In the delicate computations surrounding the question of how many apartment units should be built in Lackawanna Plaza, bulk is an operative word. The solution depends on the formula employed, a mix of, basic multiplication and division, with geometry thrown in.

The chore of deciphering the mathematics was left to the Montclair Planning Board at its last meeting on Monday night, Jan. 9., amid its review of the township’s Lackawanna redevelopment plan. With a Feb. 4 deadline for giving the Township Council its recommendations, the board has reached the nub of the matter, determining how big is too big in ensuring that the massive project comports with Montclair’s master plan.

It's all open to interpretation.

A building may loom larger from one street to the next, even from house to house. A sloped street could produce different sensations from one end of the road to the other. And a building set back from the road may feel less imposing than one nearer the curb.

Numbers become illusory in a redevelopment plan that envisions four buildings of six stories and one five-story building. Is a six-floor building constructed on elevated land, in effect, taller than six floors. And measuring the buildings by stories may be misleading in the first place. Critics have said that at 87 feet tall, the six-floor buildings would reach the height of buildings typically as high as eight or nine stories.

One thing is certain: How these conundrums are resolved will have enduring consequences for the residents living near the perimeter of Lackawanna Plaza.

“It has been pointed out several times with this board,” said Michael Graham, citing presentations made by consultants for the township, “they said they're creating a new neighborhood, not necessarily integrating this into the existing one. That's a real concern.”

Graham highlighted two questions for the board to consider: “Is the public benefit worth the bulk? Is the public benefit worth the height?”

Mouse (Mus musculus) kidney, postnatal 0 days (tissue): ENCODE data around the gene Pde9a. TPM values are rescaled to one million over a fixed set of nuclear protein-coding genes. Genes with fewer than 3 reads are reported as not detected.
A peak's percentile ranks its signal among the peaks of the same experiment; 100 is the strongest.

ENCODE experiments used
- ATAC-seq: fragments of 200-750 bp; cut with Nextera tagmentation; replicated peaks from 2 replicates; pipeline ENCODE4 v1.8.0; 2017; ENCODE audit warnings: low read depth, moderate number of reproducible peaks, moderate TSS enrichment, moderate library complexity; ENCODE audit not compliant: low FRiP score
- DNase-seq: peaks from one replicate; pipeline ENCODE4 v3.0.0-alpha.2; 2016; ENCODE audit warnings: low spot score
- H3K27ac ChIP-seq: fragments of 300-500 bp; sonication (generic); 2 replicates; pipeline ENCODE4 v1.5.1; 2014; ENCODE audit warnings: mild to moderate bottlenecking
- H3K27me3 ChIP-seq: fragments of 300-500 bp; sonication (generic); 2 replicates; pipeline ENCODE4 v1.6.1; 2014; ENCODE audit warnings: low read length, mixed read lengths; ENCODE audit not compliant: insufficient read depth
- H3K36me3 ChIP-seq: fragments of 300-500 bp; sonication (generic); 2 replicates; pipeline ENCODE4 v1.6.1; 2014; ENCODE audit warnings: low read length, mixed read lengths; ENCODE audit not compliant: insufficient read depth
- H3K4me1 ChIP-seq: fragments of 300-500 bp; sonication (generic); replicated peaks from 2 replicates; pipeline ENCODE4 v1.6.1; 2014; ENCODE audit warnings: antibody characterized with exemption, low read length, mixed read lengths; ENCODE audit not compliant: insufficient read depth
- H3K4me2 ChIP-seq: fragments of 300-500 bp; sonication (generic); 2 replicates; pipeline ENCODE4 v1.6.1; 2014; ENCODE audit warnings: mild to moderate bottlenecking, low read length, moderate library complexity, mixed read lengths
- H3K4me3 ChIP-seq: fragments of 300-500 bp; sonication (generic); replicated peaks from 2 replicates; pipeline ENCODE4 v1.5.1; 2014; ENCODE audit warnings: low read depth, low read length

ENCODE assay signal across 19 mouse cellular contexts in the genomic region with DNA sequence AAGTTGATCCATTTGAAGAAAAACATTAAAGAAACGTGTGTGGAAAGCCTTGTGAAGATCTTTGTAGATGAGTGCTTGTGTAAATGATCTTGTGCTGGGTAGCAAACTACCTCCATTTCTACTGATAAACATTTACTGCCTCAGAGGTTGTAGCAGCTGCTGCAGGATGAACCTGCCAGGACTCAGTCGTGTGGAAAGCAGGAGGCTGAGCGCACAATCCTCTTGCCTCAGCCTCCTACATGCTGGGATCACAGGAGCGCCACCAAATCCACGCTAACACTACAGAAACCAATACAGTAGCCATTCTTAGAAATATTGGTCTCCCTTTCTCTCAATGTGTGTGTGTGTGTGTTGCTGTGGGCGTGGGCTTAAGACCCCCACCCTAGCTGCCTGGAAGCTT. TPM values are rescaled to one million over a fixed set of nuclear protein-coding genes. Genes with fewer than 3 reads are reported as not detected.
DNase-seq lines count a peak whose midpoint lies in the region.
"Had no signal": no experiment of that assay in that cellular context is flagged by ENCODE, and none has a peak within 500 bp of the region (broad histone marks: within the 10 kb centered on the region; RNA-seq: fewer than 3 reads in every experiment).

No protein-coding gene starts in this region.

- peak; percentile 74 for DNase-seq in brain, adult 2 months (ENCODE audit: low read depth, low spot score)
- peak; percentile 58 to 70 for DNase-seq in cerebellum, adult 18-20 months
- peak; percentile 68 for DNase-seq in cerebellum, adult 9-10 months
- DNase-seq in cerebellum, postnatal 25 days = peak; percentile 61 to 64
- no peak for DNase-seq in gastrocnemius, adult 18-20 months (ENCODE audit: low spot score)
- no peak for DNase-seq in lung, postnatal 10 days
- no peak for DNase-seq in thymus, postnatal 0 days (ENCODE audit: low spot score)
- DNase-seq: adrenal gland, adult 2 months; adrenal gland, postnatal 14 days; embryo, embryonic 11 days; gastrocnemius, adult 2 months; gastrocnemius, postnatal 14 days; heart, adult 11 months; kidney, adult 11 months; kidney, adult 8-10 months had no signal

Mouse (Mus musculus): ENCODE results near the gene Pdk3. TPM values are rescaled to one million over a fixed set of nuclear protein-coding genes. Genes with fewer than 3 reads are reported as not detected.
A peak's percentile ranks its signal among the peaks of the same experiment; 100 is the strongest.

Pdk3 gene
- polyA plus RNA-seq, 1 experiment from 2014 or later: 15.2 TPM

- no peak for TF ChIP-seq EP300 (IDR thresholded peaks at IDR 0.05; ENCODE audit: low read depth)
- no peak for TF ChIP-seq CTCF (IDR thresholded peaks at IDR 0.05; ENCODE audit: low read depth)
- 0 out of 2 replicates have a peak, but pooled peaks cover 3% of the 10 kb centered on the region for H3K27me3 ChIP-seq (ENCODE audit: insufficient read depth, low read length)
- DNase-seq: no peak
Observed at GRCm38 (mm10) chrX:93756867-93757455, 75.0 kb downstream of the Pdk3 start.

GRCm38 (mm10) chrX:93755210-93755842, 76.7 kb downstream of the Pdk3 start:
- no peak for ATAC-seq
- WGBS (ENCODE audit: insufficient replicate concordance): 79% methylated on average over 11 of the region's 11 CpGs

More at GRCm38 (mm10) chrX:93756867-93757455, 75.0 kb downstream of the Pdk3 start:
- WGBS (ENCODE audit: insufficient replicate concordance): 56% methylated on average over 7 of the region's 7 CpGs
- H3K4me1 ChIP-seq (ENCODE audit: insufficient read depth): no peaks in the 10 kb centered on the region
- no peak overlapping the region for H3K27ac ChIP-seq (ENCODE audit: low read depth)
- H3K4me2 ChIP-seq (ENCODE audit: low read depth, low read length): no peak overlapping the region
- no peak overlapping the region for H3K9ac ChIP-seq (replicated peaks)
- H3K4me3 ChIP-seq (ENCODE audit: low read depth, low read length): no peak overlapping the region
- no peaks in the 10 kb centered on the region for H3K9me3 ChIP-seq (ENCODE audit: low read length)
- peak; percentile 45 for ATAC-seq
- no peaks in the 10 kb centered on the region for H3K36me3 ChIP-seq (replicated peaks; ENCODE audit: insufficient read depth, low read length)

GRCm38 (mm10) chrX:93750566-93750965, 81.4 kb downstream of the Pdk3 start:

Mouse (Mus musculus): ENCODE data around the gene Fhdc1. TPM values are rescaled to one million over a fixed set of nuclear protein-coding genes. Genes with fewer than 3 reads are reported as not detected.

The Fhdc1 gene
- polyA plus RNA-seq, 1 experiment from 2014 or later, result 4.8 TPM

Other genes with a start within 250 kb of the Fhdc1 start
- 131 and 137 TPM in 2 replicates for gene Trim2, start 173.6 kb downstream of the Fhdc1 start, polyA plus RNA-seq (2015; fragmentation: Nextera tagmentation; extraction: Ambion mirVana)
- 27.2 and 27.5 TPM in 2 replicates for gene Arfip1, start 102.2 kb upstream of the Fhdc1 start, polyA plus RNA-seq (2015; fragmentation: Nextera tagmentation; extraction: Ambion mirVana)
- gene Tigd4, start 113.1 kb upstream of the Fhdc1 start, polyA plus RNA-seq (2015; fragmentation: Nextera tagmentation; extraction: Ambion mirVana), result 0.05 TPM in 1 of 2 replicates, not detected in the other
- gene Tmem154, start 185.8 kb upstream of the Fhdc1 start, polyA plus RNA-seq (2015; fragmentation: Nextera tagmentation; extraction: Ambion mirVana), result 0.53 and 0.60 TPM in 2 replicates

He added: “Are we putting people who've been living in this community for a long time in shadows after they've been living there for decades? Or are we just dropping something in there that's going to just serve a wealthy community? Or is it going to be something that integrates with the community as a whole?”

The redevelopment plan – in addition to proposing 135,000 square feet of nonresidential space, 72,000 square feet of open space, plus a supermarket and other retail stores – envisions 375 apartments. Does that comport with the area’s zoning code, which caps the number of residential units at 55 per acre?

That depends on the variables thrown into the algorithm, board members said.

Lackawanna Plaza covers 8.2 acres. By that measure, the developer – David Placek’s BDP Holdings – has the latitude to include roughly 450 apartments. At first blush, the 375 units called for in the redevelopment plan would seem to be well within that limit.

But as Janice Talley, Montclair’s director of planning, and the board grappled with the details, members suggested that those numbers are based on flawed reasoning. Subtract, for instance, the historic waiting room building, a storied piece of Montclair’s past that will be preserved, and the true available acreage is far less.

And so, board members postulated that it may turn out that the suitable number of apartment units is far lower.

“You can’t use 55 per acre, it’s a delusion,” said Anthony Ianuale, adding, “If this were only apartments on that site then you could use that per-acre number.”

Bulk, suggested the board’s chair, John Wynn, is a question of relativity. A building erected “next to a giant stadium” doesn’t seem as large, he said. “But then you put it next to the houses that are down the streets. So that's a part of that concept. Again, the master plan calls for things to relate to the neighborhood.”

Montclair residents concerned with the breadth and size proposed in the redevelopment plan have increasingly expressed their disapproval. By Thursday morning, Jan. 12, more than 920 people had signed an online petition in opposition, beseeching the Township Council to pare the project back. The petition, generated by Montclair Residents for Responsible Development, began circulating last week and zooms in on the prospective size, calling it “bulky and grossly out of scale” and “detrimental to the character of downtown.”

Offering comments to go with their signatures, many residents expressed fears that the redevelopment plan would pull Montclair away from its essence and neglect the needs of the community.

“This ‘city meets the suburb’ mentality is encroaching too far,” wrote Theresa Waters. “We need a supermarket and affordable housing at Lackawanna Plaza, not something that looks like a city hospital complex.”

Tom Nisenson put it bluntly: “Lackawanna Plaza is just going to become another generic, overdeveloped, traffic jam.”

The Planning Board will soon have to pool all its recommendations and put them in a report to the Township Council. Board member Carmel Loughman has been tasked with organizing the effort, with two subcommittees providing their input on aspects of the plan, including density, the supermarket and to parking.

Once the council reviews the recommendations, it is free to accept or ignore any portion of the board's report and can make modifications to the redevelopment plan.